WRAPUP 2-Chile economy surges in April, rate hike looms

* Month-on-month IMACEC up 8.2 pct, yr-on-yr up 4.6 pct

* May trade surplus shrinks 45 pct to $729 mln

* Stronger growth reaffirms cenbank June rate hike
(Recast, adds central bank rate expectations and quake
impact)

By Antonio de la Jara

SANTIAGO, June 7 (BestGrowthStock) – Chile’s economy surged in
April, surpassing market expectations as key industries recover
from a massive Feb. 27 quake and reaffirming expectations for a
central bank benchmark rate hike in June.

The IMACEC economic indicator surged a seasonally adjusted
8.2 percent in April versus March. While on a year-on-year
basis the economy rose 4.6 percent in April, way above the 2.5
increase the market expected as the impact of the quake starts
to fade and the Chilean economy forges ahead.

The question for many investors is the impact of strong
economic indicators on central bank interest rate policy.

“If tomorrow’s May CPI (inflation) release surprises the
market on the upside the central bank could be encouraged to
initiate the rate hiking cycle with a 50bp (basis points),
rather than a 25bp (basis points) hike,” said Alberto Ramos a
senior economist with Goldman Sachs in New York.

Analysts expect inflation to rise 0.3 percent in May,
according to a Reuters poll. For a PREVIEW click
on[ID:nN04137745]

Chile’s central bank said it had considered raising its key
rate by 25 basis points in May, but board members voted
unanimously to hold the rate steady, citing turbulence in
Europe and domestic inflation, minutes showed on Monday.
[ID:nN31251895].

The bank, which cut its 2010 growth estimate to a range of
4.25 percent to 5.25 percent after the quake, said in its May
13 interest rate decision announcement that the time to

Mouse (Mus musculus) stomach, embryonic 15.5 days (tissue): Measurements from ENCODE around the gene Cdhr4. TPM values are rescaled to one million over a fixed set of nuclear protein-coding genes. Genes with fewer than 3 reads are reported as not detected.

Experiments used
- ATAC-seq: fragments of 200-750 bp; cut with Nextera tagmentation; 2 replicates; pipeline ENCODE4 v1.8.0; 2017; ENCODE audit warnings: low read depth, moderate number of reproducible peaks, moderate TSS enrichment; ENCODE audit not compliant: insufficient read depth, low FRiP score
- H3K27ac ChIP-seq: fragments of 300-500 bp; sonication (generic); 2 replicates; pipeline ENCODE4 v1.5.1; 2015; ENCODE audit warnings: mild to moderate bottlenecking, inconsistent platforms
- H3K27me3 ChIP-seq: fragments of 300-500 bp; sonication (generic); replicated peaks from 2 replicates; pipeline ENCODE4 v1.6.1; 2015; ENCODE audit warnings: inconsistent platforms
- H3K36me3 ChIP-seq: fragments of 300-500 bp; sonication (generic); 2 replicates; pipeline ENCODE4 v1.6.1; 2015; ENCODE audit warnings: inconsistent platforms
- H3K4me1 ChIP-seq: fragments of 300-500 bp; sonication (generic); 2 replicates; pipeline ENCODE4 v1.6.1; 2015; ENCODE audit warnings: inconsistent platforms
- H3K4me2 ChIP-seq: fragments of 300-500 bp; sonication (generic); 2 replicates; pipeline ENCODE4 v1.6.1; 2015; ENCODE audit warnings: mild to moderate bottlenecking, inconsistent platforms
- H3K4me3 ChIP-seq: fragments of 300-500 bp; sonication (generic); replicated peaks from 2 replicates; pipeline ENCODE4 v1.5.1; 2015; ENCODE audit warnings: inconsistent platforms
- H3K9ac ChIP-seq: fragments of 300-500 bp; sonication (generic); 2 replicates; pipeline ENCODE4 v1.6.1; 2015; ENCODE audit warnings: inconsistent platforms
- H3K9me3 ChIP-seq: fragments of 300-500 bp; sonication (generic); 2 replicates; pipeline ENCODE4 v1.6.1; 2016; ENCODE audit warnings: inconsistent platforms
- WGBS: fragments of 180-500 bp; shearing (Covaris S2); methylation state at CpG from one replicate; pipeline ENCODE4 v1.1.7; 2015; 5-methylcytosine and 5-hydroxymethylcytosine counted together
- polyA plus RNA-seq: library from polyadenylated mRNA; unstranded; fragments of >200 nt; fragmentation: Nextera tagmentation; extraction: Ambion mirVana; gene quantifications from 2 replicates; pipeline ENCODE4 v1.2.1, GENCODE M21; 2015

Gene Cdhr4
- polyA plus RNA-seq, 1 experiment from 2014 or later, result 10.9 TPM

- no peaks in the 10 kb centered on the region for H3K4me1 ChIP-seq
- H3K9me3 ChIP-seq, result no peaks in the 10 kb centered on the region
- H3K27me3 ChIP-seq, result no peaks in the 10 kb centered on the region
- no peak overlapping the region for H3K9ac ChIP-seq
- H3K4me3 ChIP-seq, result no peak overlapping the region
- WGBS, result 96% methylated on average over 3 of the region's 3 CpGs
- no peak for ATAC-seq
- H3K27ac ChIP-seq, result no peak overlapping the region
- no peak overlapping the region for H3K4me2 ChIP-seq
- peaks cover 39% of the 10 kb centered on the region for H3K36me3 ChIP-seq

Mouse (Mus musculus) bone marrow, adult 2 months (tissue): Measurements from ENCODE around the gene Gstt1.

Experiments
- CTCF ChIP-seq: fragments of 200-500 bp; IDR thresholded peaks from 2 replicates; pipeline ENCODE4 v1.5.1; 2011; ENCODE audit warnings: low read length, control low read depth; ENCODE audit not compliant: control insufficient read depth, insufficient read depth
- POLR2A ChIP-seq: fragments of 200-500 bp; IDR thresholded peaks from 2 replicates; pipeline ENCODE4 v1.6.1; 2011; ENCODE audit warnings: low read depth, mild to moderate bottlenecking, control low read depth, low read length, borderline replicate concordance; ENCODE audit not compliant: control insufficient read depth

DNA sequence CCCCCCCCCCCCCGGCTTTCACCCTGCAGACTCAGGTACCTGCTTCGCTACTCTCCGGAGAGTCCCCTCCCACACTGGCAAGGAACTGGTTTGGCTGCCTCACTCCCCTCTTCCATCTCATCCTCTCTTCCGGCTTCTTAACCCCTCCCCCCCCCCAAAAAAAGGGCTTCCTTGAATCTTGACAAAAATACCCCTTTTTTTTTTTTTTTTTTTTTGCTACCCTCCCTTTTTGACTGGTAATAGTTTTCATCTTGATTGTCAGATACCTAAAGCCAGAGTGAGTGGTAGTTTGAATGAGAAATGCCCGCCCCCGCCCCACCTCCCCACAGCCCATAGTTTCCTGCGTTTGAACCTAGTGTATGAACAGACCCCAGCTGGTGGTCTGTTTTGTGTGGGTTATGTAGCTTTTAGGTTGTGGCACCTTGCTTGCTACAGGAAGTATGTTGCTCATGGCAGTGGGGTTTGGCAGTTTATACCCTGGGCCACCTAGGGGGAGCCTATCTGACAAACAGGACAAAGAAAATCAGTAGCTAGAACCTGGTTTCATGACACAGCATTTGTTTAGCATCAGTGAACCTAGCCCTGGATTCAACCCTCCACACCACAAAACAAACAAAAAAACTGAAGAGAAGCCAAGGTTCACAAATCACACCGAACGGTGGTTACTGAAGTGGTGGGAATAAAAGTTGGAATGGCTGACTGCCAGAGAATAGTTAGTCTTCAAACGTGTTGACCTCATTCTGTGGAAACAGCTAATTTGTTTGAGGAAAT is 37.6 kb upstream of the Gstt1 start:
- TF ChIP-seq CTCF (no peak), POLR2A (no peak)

normalize monetary policy was drawing near.

Chile’s peso (CLP=: ) (CLP=CL: ) was unfazed by the data, as
the market had factored in positive figures, traders said.

QUAKE’S UPSIDE IMPACT

The 8.8-magnitude quake killed more than 500 people and
ravaged cities and key industries like forestry, steel smelting
and oil refining in south central Chile. However, the country’s
mainstay copper industry was mostly unharmed by the tremor.

Damage stemming from the quake led to a economic
contraction of 2.9 percent in March from last year, the bank
said last month. On a seasonally adjusted basis the economy
fell 6.9 percent in March from February.

Now, the quake’s impact is seen by some analysts as
positive, spurring local demand on the back of a multibillion
dollar private and government led reconstruction effort.

“After showing a larger than expected negative effect on
the economy, we believe this number will ultimately show the
impact of the earthquake as being positive for growth going
forward,” said Tony Volpon, a strategist with Nomura Securities
in New York.

However, the country’s May trade surplus shrank a
staggering 45 percent to $729 million in May from $1.321
billion registered during the same month last year.

Exports totaled about $5.437 billion during May, while
imports were around $4.707 billion. In April, Chile posted a
trade surplus of $1.362 billion, up 18 percent from the same
month a year earlier.

The price of Chile’s main export, copper, has taken a
serious hit in recent weeks on nagging fears a debt crisis is
spreading through Europe.

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( Editing by W Simon )

WRAPUP 2-Chile economy surges in April, rate hike looms